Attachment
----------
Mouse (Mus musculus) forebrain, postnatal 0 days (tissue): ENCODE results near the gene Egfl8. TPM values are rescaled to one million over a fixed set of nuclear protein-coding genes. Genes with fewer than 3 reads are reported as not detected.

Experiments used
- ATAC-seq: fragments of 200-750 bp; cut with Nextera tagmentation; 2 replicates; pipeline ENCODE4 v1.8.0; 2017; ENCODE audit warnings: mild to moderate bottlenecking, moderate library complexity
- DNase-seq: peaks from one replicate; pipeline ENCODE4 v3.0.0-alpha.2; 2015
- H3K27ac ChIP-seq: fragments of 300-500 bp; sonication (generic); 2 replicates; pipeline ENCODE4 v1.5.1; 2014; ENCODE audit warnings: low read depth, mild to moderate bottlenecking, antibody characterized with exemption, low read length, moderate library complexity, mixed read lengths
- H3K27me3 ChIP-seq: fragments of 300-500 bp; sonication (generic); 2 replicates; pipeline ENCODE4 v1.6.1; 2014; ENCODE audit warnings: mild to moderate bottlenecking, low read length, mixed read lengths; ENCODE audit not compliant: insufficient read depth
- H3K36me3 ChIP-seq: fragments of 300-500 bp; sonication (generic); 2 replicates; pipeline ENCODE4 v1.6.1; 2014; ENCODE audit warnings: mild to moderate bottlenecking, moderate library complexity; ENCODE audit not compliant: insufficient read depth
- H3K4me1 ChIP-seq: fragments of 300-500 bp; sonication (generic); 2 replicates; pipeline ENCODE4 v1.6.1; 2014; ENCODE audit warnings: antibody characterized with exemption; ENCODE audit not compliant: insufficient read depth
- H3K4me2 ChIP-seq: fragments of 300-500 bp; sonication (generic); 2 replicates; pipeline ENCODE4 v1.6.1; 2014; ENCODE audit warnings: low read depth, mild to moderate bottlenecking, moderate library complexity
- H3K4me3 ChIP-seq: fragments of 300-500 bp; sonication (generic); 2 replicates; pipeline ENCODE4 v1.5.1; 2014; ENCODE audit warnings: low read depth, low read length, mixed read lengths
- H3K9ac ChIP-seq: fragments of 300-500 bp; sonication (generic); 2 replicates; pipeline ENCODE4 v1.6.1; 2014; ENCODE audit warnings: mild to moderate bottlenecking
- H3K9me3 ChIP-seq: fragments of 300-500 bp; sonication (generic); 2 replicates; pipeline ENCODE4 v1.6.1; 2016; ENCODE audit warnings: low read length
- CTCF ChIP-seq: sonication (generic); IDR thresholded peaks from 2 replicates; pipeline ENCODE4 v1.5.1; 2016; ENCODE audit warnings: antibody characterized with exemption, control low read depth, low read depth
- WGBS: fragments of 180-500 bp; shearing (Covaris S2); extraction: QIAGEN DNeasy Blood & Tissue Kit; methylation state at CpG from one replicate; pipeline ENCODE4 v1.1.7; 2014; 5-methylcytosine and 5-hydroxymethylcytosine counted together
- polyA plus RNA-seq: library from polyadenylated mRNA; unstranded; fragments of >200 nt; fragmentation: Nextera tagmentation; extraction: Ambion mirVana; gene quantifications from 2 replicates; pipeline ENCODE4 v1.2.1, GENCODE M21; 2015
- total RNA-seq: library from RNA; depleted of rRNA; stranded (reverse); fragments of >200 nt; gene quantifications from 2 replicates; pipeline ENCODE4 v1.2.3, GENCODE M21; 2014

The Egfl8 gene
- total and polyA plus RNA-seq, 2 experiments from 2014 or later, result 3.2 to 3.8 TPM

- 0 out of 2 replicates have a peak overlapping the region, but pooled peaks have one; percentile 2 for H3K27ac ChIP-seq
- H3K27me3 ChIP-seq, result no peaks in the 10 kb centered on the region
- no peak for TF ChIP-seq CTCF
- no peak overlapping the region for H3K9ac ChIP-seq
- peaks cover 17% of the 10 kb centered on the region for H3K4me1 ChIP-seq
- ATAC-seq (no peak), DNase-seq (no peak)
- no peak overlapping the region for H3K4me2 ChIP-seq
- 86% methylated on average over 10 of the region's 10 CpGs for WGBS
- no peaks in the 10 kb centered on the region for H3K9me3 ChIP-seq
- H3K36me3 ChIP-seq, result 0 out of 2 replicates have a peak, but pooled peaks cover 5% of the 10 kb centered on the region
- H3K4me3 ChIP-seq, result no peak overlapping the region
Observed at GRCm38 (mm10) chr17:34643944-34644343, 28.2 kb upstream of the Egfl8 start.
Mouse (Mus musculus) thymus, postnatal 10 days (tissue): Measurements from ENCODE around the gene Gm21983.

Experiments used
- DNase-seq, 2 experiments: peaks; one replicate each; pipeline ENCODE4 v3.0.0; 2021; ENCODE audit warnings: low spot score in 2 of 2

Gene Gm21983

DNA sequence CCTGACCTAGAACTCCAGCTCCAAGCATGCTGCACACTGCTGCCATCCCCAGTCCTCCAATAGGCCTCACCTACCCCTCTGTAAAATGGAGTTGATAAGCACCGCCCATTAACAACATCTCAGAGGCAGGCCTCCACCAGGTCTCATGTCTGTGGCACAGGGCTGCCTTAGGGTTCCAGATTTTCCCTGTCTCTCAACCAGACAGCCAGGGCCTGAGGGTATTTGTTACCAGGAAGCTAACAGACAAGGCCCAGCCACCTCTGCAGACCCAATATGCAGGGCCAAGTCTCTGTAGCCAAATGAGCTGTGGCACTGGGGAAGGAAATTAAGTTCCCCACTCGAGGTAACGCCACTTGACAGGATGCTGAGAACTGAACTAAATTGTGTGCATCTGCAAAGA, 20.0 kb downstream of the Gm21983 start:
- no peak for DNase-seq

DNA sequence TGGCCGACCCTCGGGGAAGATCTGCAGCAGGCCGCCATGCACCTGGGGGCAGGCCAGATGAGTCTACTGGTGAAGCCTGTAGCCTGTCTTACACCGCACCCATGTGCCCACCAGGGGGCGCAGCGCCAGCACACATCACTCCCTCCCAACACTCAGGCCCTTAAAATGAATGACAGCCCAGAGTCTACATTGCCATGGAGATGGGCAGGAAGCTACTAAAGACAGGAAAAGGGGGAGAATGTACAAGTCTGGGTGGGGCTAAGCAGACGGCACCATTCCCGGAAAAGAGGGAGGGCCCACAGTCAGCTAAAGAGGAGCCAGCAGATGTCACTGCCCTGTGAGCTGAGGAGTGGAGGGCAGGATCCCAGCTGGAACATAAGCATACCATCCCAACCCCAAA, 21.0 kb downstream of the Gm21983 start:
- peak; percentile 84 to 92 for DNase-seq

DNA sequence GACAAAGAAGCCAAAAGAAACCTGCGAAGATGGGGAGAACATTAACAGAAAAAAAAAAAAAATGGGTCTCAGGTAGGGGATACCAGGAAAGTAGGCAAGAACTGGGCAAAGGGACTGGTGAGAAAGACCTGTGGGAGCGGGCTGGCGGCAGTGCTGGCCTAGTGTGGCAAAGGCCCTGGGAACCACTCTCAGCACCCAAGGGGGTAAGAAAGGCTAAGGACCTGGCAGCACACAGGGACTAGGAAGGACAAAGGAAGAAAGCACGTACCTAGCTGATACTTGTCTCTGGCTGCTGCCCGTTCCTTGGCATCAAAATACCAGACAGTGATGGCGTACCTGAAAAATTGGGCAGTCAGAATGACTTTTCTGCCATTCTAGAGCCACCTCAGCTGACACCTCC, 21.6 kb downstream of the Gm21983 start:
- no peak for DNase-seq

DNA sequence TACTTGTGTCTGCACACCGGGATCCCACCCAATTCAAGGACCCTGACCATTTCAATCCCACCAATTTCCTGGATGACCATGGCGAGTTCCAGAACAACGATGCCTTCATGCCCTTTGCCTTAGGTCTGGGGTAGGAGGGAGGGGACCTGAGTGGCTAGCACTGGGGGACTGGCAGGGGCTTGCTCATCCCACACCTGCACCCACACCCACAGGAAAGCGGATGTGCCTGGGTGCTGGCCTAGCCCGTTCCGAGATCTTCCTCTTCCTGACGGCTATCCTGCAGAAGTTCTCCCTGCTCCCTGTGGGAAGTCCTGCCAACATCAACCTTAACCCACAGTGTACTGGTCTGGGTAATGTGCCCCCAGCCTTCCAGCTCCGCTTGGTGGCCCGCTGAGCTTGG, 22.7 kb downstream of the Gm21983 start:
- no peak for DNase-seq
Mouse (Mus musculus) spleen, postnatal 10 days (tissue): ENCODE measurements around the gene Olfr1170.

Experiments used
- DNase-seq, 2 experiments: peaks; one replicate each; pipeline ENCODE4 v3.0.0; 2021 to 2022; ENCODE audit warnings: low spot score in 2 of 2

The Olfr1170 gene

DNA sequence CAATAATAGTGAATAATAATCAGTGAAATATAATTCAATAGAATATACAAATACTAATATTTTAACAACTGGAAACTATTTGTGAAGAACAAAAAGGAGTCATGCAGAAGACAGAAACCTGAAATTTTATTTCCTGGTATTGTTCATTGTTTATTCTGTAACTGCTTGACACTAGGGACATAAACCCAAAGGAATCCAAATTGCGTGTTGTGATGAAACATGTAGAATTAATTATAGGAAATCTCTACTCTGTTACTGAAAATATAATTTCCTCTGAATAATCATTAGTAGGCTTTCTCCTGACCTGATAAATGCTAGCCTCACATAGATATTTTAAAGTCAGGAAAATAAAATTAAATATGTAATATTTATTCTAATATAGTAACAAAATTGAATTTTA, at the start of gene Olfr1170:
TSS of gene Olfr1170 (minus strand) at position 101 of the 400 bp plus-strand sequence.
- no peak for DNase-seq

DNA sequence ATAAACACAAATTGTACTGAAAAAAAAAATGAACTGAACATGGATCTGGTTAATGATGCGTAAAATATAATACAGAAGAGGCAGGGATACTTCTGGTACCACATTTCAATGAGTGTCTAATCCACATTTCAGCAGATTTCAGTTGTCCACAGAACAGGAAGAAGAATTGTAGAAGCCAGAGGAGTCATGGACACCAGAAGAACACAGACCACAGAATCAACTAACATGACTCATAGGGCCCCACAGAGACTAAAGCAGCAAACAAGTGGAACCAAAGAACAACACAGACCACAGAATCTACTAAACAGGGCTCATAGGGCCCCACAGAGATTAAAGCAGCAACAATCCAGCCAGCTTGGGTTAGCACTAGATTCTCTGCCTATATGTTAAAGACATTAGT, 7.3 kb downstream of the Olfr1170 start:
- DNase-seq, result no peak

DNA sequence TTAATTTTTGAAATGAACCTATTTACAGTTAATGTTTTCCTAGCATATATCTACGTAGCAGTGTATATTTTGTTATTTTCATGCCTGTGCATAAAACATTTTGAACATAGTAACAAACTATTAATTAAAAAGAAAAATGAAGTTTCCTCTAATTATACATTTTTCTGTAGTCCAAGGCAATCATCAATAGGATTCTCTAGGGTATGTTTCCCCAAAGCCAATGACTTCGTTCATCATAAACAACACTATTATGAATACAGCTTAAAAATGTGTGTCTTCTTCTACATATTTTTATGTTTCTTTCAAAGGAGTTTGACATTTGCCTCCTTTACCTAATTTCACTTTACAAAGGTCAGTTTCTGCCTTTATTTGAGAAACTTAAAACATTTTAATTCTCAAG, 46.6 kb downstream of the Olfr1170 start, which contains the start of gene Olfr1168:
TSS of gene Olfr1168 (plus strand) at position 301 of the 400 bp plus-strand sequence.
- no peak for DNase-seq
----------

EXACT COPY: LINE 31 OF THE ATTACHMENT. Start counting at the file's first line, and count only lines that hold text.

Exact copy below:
Mouse (Mus musculus) thymus, postnatal 10 days (tissue): Measurements from ENCODE around the gene Gm21983.